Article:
Local News

The Sooner Kids Learn to Be Safe, the Better

Posted August 9, 1997 12:00 a.m. EDT

— Friday's arrest of a suspected child molester has calmed the fears of many parents for now. But unfortunately the danger is always out there. The question is, does your child know how to stay safe?

"As a parent, it's very difficult to know where to draw the line," says parent Nancy Baker. "You don't want them to be frightened to go outside, on the other hand, you want them to be aware of the dangers."

It's a tough call for parents. Teaching children about strangers and the dangers associated with them.

It's not something that parents like to dwell on, but Officer Dave Wulff of the Cary Police Department says whether you like to think about it or not, you have to.

"Be frank with your children and talk to them about who a stranger is," Wulff advises. "A stranger isn't a bad man hiding in a bush with a mask on. A stranger is just someone you don't know."

Wulff says it's good idea to talk to your children at an early age. That's what Nancy Baker's done. She uses role playing to teach her children what to do if a stranger approaches them.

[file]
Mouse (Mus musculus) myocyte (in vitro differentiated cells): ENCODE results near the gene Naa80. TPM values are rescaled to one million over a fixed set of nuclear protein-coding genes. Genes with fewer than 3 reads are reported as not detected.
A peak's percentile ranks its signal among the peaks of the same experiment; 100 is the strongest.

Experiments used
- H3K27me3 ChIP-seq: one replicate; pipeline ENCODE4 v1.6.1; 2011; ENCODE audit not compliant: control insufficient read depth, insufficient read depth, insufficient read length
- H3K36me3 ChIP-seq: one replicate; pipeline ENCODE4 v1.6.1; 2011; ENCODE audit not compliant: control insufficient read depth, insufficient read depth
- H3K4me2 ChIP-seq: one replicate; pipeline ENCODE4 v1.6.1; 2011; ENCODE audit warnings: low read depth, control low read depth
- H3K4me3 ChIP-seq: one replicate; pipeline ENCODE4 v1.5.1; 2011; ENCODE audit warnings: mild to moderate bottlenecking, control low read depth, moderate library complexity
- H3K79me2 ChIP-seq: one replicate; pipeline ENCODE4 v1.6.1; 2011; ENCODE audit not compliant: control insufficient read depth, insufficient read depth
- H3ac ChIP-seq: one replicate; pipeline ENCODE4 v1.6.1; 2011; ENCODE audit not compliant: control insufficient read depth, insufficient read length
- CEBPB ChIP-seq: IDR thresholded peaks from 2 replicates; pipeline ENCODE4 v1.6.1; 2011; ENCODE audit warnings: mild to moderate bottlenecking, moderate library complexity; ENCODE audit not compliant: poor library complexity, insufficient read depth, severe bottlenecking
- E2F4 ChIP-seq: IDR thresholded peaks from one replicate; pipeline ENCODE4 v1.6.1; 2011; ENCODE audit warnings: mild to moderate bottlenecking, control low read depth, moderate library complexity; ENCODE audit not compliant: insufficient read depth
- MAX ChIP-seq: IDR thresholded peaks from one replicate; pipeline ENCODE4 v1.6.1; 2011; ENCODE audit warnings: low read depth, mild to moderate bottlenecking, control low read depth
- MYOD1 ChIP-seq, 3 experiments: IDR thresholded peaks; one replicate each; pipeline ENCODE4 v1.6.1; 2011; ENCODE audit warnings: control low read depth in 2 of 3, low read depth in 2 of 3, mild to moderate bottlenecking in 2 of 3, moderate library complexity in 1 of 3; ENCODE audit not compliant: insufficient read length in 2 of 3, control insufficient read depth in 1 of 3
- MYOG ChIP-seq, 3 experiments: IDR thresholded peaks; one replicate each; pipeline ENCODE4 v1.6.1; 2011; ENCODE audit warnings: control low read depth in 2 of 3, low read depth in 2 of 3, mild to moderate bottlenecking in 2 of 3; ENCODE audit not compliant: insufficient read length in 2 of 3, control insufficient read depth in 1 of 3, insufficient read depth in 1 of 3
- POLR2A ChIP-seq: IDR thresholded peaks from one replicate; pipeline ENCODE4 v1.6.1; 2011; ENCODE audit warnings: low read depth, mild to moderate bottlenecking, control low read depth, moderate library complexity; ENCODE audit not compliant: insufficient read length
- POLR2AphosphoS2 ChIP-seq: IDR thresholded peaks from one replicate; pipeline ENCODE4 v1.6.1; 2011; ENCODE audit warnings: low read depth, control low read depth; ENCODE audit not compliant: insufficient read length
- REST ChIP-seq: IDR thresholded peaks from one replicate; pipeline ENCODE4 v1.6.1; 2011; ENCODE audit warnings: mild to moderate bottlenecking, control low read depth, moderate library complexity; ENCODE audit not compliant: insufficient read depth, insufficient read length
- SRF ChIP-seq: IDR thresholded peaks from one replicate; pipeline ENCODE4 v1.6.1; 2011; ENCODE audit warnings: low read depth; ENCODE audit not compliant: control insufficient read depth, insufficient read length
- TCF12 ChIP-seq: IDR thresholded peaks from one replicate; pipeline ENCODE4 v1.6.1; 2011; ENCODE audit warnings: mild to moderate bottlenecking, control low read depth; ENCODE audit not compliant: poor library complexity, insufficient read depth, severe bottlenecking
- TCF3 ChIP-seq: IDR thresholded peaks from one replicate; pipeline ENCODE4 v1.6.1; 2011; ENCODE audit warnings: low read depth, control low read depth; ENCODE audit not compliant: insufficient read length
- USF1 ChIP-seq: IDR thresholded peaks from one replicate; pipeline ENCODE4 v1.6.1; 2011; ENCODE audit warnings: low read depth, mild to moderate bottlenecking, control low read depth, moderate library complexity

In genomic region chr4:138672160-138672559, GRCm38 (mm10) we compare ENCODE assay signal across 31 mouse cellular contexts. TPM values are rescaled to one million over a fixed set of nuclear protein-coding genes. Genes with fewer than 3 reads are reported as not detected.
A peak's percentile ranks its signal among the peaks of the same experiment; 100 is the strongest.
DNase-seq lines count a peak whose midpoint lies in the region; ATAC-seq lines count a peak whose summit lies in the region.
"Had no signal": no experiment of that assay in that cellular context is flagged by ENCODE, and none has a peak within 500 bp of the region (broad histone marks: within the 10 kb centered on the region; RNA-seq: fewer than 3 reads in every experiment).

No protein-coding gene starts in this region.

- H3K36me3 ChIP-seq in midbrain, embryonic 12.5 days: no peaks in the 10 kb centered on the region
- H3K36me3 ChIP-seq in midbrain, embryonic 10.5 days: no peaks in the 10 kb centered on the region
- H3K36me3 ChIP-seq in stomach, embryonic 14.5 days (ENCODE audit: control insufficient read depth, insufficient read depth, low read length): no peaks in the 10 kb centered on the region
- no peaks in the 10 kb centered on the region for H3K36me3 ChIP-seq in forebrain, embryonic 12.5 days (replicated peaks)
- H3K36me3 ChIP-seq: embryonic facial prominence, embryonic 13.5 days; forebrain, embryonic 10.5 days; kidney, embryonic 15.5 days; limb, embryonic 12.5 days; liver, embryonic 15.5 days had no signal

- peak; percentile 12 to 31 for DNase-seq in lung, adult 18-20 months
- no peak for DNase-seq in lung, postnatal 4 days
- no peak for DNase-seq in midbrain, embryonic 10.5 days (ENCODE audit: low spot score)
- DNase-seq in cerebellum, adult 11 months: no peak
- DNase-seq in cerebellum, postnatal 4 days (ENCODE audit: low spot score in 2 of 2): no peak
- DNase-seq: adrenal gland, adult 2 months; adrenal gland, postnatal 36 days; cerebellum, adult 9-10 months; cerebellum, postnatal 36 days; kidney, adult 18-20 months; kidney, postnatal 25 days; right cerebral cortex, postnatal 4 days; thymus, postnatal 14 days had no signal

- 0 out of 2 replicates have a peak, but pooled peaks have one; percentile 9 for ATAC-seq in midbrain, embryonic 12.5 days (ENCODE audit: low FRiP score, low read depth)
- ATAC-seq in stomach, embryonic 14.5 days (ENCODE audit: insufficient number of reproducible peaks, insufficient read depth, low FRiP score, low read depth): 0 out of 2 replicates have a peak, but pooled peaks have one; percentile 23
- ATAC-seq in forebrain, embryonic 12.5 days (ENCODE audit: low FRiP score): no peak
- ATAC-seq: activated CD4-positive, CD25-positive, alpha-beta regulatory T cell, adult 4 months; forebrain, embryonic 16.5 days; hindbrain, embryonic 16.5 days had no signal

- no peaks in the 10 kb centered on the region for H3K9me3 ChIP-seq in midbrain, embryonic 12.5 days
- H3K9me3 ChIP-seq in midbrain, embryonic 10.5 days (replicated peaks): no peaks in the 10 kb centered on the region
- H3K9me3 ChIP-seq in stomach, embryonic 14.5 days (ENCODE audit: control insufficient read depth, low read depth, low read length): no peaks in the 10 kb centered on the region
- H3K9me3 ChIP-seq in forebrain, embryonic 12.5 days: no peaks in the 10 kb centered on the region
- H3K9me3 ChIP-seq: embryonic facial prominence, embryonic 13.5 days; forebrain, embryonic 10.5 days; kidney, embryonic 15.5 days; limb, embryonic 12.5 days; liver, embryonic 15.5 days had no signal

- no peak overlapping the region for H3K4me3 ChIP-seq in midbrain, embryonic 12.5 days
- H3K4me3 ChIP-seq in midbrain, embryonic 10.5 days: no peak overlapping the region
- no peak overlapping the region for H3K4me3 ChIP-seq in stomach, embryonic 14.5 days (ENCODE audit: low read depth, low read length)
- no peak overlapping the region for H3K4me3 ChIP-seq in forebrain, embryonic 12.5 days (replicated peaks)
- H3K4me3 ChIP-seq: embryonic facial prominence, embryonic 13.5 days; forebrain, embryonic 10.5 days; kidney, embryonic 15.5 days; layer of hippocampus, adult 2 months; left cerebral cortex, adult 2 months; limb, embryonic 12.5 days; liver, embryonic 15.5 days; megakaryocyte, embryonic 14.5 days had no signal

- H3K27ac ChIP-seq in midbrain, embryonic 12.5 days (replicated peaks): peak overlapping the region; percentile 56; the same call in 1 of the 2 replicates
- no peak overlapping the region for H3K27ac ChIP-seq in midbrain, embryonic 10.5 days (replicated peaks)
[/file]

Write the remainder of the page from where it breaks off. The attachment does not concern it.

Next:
"I think the more you drill it into them, the more likely they might they might make the right response when they're presented with that reality," says Baker.

You tell your kids these things and they seem to understand and they repeat them back to you, but what happens in real life? That's Dale Thompson's question.

Thompson's 9-year-old son, Andy, says you should be afraid of the mean kind of strangers, but not the friendly ones.

But who's friendly and who's not? It's a distinction Thompson hopes his children can make when the time comes.

"It's a balancing act," says Thompson. "You probably err on the side of caution, but you try not to."

  • The best thing a parent can do to keep their kids safe is to warn them early.
  • Tell them they should never talk to any stranger who approaches them or ask for their help no matter how nice they may seem.
  • They should never play outside without supervision.
  • Parents need to remind their children to tell someone if they see anyone suspicious hanging around their neighborhood.